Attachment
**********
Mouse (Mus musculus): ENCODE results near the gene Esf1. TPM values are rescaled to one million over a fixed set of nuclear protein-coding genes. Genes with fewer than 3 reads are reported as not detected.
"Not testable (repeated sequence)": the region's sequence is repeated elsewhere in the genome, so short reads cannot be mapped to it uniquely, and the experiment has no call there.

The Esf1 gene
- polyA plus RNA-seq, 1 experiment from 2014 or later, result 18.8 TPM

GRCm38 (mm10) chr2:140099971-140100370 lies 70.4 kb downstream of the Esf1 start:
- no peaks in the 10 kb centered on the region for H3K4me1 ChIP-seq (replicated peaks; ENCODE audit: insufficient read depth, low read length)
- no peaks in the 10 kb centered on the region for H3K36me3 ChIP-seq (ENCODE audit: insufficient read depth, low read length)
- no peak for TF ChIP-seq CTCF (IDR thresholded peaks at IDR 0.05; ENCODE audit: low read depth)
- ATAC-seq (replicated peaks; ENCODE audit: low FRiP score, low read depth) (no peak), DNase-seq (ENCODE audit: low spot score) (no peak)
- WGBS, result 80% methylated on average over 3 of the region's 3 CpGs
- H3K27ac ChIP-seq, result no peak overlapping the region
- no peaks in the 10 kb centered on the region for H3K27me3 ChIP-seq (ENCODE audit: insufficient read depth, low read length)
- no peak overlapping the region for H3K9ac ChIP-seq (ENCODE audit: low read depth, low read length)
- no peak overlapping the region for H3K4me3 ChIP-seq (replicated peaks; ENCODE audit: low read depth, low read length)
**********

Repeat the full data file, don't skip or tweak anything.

Mouse (Mus musculus): ENCODE results near the gene Esf1. TPM values are rescaled to one million over a fixed set of nuclear protein-coding genes. Genes with fewer than 3 reads are reported as not detected.
"Not testable (repeated sequence)": the region's sequence is repeated elsewhere in the genome, so short reads cannot be mapped to it uniquely, and the experiment has no call there.

The Esf1 gene
- polyA plus RNA-seq, 1 experiment from 2014 or later, result 18.8 TPM

GRCm38 (mm10) chr2:140099971-140100370 lies 70.4 kb downstream of the Esf1 start:
- no peaks in the 10 kb centered on the region for H3K4me1 ChIP-seq (replicated peaks; ENCODE audit: insufficient read depth, low read length)
- no peaks in the 10 kb centered on the region for H3K36me3 ChIP-seq (ENCODE audit: insufficient read depth, low read length)
- no peak for TF ChIP-seq CTCF (IDR thresholded peaks at IDR 0.05; ENCODE audit: low read depth)
- ATAC-seq (replicated peaks; ENCODE audit: low FRiP score, low read depth) (no peak), DNase-seq (ENCODE audit: low spot score) (no peak)
- WGBS, result 80% methylated on average over 3 of the region's 3 CpGs
- H3K27ac ChIP-seq, result no peak overlapping the region
- no peaks in the 10 kb centered on the region for H3K27me3 ChIP-seq (ENCODE audit: insufficient read depth, low read length)
- no peak overlapping the region for H3K9ac ChIP-seq (ENCODE audit: low read depth, low read length)
- no peak overlapping the region for H3K4me3 ChIP-seq (replicated peaks; ENCODE audit: low read depth, low read length)